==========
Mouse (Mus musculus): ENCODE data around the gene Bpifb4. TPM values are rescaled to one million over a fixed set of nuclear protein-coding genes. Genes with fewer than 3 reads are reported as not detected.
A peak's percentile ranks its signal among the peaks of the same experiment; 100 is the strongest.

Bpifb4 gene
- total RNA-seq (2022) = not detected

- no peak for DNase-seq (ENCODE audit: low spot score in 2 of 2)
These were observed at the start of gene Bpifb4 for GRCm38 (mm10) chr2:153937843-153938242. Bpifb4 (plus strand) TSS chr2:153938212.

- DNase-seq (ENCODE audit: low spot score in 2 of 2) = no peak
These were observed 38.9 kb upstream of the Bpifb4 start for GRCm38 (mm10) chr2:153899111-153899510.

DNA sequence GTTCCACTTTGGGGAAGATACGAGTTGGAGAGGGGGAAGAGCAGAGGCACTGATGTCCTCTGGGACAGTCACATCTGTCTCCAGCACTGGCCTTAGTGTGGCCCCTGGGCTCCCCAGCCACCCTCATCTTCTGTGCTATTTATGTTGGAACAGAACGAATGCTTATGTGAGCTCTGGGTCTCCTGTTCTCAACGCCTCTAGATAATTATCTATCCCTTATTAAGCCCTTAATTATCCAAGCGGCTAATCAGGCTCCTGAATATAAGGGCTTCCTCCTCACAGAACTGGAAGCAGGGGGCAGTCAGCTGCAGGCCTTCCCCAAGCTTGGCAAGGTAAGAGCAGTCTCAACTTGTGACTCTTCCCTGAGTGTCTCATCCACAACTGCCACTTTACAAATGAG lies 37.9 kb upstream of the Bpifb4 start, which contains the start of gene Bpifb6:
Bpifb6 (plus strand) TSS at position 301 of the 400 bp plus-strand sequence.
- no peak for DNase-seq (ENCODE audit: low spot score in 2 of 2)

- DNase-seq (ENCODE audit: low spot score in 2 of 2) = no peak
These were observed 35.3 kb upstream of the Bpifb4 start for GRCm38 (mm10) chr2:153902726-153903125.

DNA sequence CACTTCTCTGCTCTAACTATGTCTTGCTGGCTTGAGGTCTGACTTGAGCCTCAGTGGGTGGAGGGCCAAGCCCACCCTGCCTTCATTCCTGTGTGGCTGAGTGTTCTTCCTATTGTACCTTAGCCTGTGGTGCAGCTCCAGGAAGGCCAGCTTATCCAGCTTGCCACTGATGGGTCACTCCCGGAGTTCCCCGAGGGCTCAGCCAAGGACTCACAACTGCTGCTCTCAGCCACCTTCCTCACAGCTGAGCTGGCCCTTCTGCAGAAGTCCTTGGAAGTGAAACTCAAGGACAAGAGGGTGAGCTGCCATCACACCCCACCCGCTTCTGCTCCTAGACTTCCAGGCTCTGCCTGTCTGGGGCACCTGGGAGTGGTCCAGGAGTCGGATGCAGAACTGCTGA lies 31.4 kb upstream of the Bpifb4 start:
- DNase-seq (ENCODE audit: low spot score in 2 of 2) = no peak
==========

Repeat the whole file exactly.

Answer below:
Mouse (Mus musculus): ENCODE data around the gene Bpifb4. TPM values are rescaled to one million over a fixed set of nuclear protein-coding genes. Genes with fewer than 3 reads are reported as not detected.
A peak's percentile ranks its signal among the peaks of the same experiment; 100 is the strongest.

Bpifb4 gene
- total RNA-seq (2022) = not detected

- no peak for DNase-seq (ENCODE audit: low spot score in 2 of 2)
These were observed at the start of gene Bpifb4 for GRCm38 (mm10) chr2:153937843-153938242. Bpifb4 (plus strand) TSS chr2:153938212.

- DNase-seq (ENCODE audit: low spot score in 2 of 2) = no peak
These were observed 38.9 kb upstream of the Bpifb4 start for GRCm38 (mm10) chr2:153899111-153899510.

DNA sequence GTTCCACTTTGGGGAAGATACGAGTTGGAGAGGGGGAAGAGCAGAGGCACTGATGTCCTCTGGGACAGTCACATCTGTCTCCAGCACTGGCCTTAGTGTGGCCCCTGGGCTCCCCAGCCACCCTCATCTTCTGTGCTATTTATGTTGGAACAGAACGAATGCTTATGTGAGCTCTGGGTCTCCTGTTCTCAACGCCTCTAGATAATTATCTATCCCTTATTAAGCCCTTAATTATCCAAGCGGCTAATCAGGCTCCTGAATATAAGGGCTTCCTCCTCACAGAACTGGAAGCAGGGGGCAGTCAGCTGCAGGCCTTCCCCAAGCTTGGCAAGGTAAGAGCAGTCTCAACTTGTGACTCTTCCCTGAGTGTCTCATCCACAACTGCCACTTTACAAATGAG lies 37.9 kb upstream of the Bpifb4 start, which contains the start of gene Bpifb6:
Bpifb6 (plus strand) TSS at position 301 of the 400 bp plus-strand sequence.
- no peak for DNase-seq (ENCODE audit: low spot score in 2 of 2)

- DNase-seq (ENCODE audit: low spot score in 2 of 2) = no peak
These were observed 35.3 kb upstream of the Bpifb4 start for GRCm38 (mm10) chr2:153902726-153903125.

DNA sequence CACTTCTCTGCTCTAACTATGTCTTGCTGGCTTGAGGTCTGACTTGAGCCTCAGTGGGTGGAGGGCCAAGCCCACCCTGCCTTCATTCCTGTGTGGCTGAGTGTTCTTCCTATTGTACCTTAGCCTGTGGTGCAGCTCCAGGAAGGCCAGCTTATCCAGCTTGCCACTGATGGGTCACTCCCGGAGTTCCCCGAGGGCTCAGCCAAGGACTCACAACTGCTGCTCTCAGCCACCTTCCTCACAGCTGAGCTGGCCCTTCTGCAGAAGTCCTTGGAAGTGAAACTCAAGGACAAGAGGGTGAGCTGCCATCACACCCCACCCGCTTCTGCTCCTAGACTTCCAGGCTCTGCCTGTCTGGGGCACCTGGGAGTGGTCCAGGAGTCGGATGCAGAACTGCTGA lies 31.4 kb upstream of the Bpifb4 start:
- DNase-seq (ENCODE audit: low spot score in 2 of 2) = no peak